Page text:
Responding to a Breach of Personally Identifiable Information, dated January 2017,
        which sets forth policy for Federal agencies to prepare for and respond to a breach of PII.
    •   The Department of the Treasury’s (hereafter referred to as the Treasury Department)
        Office of the Chief Information Officer instituted additional controls in its memorandum
        M-09-04, related to the management of the Treasury Department’s cybersecurity
        environment. These new controls focused particularly on the storage of data on
        removable media and the unauthorized transmission of information outside the Treasury
        Department, i.e., data exfiltration. Implementation of these controls was intended to help
        ensure better protection from emerging threats.
    •   National Institute of Standards and Technology Special Publication 800-122, Guide to
        Protecting the Confidentiality of Personally Identifiable Information, 2 and Special
        Publication 800-53 revision 4, Security and Privacy Controls for Federal Information
        Systems and Organizations, 3 recommend that agencies implement automated tools, such
        as a network data leakage prevention tool, to monitor transfers of PII and to monitor
        inbound and outbound communications for unauthorized activities.


1
  5 U.S.C. § 552a (2013).
2
  National Institute of Standards and Technology Special Publication 800-122, Guide to Protecting the
Confidentiality of Personally Identifiable Information (Apr. 2010).
3
  National Institute of Standards and Technology Special Publication 800-53 Revision 4, Security and Privacy
Controls for Federal Information Systems and Organizations (Apr. 2013).
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The Internal Revenue Service (IRS) is entrusted with protecting information received from
taxpayers, including PII and tax account data. PII is any information that, by its nature or in
combination with other information, may be used to uniquely identify an individual. Examples
include name, Social Security Number (SSN), date and place of birth, mother’s maiden name,
and biometric records. Allowing PII to be removed or exfiltrated for unauthorized purposes
could erode public trust in the IRS’s ability to administer our Nation’s tax system and in the
voluntary compliance nature of tax filing. As part of this responsibility, the IRS relies on its
employees to safeguard tax information and implement systemic controls and measures to
safeguard such information.
In an effort to better control and protect information, such as PII, technical solutions known as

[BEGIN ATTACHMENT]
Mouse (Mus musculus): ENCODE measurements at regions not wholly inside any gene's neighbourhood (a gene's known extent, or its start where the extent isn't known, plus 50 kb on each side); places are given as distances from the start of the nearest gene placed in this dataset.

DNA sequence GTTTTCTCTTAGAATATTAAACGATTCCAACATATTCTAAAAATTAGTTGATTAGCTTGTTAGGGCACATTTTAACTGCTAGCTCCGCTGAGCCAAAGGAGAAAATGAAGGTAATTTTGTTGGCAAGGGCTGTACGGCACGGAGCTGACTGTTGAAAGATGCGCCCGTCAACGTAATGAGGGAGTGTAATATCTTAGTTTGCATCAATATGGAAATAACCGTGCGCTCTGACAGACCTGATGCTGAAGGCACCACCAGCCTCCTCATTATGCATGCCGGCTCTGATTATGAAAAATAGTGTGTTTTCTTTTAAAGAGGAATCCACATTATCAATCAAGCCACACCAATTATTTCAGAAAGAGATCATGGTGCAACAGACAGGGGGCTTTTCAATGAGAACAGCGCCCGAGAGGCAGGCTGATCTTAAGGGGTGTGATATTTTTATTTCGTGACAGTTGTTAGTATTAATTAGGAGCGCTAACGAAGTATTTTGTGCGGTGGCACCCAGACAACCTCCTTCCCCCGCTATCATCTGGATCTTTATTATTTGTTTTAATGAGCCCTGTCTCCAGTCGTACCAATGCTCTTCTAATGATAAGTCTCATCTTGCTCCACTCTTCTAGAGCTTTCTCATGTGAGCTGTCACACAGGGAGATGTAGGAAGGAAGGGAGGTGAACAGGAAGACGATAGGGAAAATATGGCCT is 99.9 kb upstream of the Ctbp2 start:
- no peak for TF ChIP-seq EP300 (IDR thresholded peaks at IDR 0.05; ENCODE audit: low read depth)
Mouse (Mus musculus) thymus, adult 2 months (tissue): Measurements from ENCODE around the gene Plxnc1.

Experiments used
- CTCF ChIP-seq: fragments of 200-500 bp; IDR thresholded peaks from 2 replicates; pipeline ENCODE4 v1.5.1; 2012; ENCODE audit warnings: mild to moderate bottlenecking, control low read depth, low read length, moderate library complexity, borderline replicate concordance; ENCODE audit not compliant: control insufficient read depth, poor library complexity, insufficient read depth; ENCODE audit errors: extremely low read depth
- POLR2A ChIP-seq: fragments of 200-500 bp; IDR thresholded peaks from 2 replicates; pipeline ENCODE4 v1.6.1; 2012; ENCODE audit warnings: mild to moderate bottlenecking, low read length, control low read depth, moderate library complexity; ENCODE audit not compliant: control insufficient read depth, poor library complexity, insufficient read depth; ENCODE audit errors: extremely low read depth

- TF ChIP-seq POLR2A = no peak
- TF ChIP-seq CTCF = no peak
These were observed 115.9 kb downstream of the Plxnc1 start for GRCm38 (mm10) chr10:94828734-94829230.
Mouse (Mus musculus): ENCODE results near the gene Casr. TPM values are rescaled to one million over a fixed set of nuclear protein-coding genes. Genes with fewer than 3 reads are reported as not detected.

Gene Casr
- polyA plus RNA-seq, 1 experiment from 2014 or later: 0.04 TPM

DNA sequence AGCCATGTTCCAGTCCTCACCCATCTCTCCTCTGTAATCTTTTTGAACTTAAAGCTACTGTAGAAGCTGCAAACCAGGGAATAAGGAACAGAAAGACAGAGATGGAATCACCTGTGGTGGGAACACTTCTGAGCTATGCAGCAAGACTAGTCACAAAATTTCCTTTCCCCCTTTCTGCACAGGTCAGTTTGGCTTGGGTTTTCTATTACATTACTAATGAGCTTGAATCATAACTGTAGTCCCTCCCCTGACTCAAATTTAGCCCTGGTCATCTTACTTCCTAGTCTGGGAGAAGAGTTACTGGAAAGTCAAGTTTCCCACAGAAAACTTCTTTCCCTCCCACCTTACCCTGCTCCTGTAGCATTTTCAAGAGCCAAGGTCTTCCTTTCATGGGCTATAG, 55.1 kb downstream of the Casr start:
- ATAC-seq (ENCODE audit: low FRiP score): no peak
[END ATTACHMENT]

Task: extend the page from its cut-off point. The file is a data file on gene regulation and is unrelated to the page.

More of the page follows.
Data Loss Prevention (DLP), also referred to as Data Leak Prevention, are available to
organizations. DLP is the practice of detecting and preventing confidential data, such as PII,
from being “leaked” out of an organization’s boundaries, either intentionally or unintentionally.
In a white paper on DLP, 4 Ernst and Young wrote:
           In addition to obvious data loss methods such as the loss of physical assets such
           as laptops, many data loss incidents are due to accidental disclosure through
           electronic transmissions. In most cases, end users do not realize the risks
           associated with sending sensitive data through unencrypted e-mail, instant
           messages, webmail, and file transfer tools.
While DLP software solutions can vary in their capabilities, they commonly have the ability to
intercept some malicious or criminal attempts to steal information. An important distinction
between DLP and other security technologies is that it focuses on identifying sensitive
information that is critical to an organization and may be at risk by personnel who are authorized
to access the information (and others). This is in contrast with more traditional efforts such as
using a firewall or an intrusion detection system to prevent unauthorized access to data.
Unauthorized activities by employees or contractors to cause harm (wittingly or unwittingly) are
known by the term ‘insider threat.’ Insiders are considered one of today’s biggest security
threats across the government and commercial sectors, and therefore, some kind of DLP
capability is essential to reduce risks. However, given the complexities of identifying and
preventing these activities, it is understood that DLP technology alone cannot identify and
prevent all methods of data theft.
An example of how easily sensitive data can be compromised and misused by insiders involves
two well-known companies developing self-driving car technology. An employee of Google’s
self-driving car division (now Waymo) downloaded thousands of files with proprietary
information by a simple file transfer to a USB drive. The employee then quit and started his own
company specializing in self-driving cars, which was shortly after acquired by Uber, a direct

4
    Ernst and Young, Data Loss Prevention: Keeping Your Sensitive Data Out of the Public Domain (Oct. 2011).


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competitor of Waymo. It was then alleged that Uber used the information for its benefit. 5 If
DLP software had been used and properly configured, this incident may have been prevented or
readily identified to minimize the damage.
DLP capability is generally broken down into the protection of three key types of data as listed in
Figure 1. To be considered a full solution, a DLP solution must have the capability to address all